Enthusiasm is a key part of a successful personal statement because admissions officers don’t want to accept students who aren’t excited about the subject they’ll be studying. Make sure you that show how enthusiastic you are by demonstrating some research that you’ve done about the subject you’re applying for. For example, if you’re hoping to study Physics, you might want to mention a cutting-edge area that you’ve found interesting. Be sure to show your enthusiasm as early as possible in your personal statement, since this is a vital element of making your application successful.

Show Your Relevant Extra-Curricular and Academic Accomplishments – UCAS Personal Statement Tips

When writing your personal statement, the admissions officers want to know what you’ve achieved so far. You don’t need to list every grade and result you’ve ever received – the rest of the UCAS application will cover that – but be sure to highlight key areas which are relevant to your studies. Extra-curricular activities aren’t vital, but they do help convey who you are as a person, which might be a game-changer under certain circumstances. Extra-curricular achievements are best left for later in the personal statement since they aren’t as important as your academic successes.

Explain Yourself – UCAS Personal Statement Tips

When you bring up anything about yourself in your personal statement, always explain how it links to the course for which you’re applying. This way, you’re showing the admissions officer that you’ve taken all of your accomplishments into consideration, and only chosen the ones which are most relevant to the application.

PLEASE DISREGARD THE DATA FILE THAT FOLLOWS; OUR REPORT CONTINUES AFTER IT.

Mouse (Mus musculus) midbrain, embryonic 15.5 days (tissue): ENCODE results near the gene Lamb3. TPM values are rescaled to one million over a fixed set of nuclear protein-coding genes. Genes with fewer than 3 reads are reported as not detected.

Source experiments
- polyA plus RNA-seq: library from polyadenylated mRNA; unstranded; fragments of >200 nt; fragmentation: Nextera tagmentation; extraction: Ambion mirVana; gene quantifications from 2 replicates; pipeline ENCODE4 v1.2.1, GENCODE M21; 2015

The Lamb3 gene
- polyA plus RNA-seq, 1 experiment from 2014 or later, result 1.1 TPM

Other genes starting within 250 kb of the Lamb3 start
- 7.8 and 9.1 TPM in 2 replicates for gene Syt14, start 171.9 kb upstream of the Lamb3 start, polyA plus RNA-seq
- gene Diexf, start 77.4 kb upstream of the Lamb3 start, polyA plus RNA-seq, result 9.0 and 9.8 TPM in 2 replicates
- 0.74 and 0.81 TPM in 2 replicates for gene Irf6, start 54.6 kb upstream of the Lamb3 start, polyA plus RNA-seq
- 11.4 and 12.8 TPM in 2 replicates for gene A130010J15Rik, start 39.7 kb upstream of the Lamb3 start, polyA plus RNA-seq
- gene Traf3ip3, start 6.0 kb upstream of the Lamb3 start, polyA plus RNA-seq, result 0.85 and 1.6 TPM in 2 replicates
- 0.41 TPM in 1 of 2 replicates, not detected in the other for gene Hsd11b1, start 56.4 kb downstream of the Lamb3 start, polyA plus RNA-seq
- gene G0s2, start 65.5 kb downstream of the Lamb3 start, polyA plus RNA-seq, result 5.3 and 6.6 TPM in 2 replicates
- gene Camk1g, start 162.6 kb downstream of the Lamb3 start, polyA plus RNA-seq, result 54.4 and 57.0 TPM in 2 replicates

Make it ‘Personal’ – UCAS Personal Statement Tips

Your personal statement is supposed to be ‘personal’, so give it a bit of flair. Try not to take risks with humour, and avoid slang, but still try to give your writing a bit of an edge so that it stands out to the admissions officer. This is only something that can come with practice, so take time to write multiple copies of your personal statement until your personality shines through.

Be Positive – UCAS Personal Statement Tips

Try to focus only on your own positives, as well as the positives of the course you want to study. The admissions officer doesn’t care about what things you’ve done wrong, or where you need to improve. What they want is for you to sell yourself as a candidate.

Be Specific – UCAS Personal Statement Tips

Admissions officers do not want you to waffle in your personal statement, or waste their time with vague, meaningless statements. Be specific in your accomplishments and how they make you a more desirable candidate, and give evidence for any claims you make. For example, if you say that you’re a hard worker, demonstrate this with evidence, such as good grades or the fact that you’ve been able to juggle lots of different tasks.

Do Multiple Drafts – UCAS Personal Statement Tips

Finally, one of the best ways to write an excellent personal statement is to write multiple drafts. If possible, write it once and then give it to someone to read. Take their feedback on board, then make changes to your personal statement. Repeat this process to the point where you think you’ve ironed out any faults in it. This will make it as fine-tuned as possible and ready for submission!

Conclusion – UCAS Personal Statement Tips

Now you should have a good idea about how to craft an excellent UCAS personal statement. Find out more about passing your A-Levels with A*s here. You can also discover how to get a first-class degree at university here.